If the springs in the damper plate are old or weak... this can also lead to issues. Plus... if the input shaft bearing in the transmission has any "play" in it.. this can also cause issues with the keyway.

If you have a cast crankshaft... I HIGHLY recommend substitution with a forged crankshaft and two keys cut into the crank. Scat makes high quality forged crankshafts and can cut the crank for 2 keys, 180 degrees separated.

What exactly do you have for a power plant and what has been renewed in the restoration of the engine and transmission.

I believe this is what you are talking about??
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Re: Crankshaft Keyway Failer

Postby Goose Chase » Tue Aug 27, 2013 3:44 pm

Thanks for your reply and help.

I have noted down the following points and will have them attended on the “Original Motors” which are about to be completely refurbished.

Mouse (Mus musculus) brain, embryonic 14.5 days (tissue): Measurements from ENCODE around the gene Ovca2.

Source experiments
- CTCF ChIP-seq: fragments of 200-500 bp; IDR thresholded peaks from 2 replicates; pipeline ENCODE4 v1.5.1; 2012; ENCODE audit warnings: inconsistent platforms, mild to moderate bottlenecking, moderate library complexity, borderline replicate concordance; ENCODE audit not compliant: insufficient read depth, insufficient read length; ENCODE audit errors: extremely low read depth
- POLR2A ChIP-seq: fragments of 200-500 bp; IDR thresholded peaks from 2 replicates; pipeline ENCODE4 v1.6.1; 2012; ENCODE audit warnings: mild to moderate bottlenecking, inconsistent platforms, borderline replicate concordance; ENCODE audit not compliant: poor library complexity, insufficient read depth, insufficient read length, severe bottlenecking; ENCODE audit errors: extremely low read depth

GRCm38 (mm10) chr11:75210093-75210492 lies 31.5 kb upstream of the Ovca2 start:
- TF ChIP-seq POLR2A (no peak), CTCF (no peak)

1) Crankshaft forged
2) Two key Ways
3) Drive-cup that holds the damper to be pressed onto the crank using the proper tool (with 2 key ways cut in Drive-cup).
4) Springs in the damper plate new
5) Input shaft bearing in the transmission should not have any "play" in it.

The problem I had was on the “New Motors” which went in this season. I will have these “New Motors” sorted out and see what sort of crank they have and what would be the cost of swapping over to forged Crankshaft if they are not already and the cost of putting the 2 x keyway.

The Original motors have done around 1,500/1,700 hours after re-installation 2006 season until end of season 2012, total of 7 seasons and around an average of around 200/250 hours per season.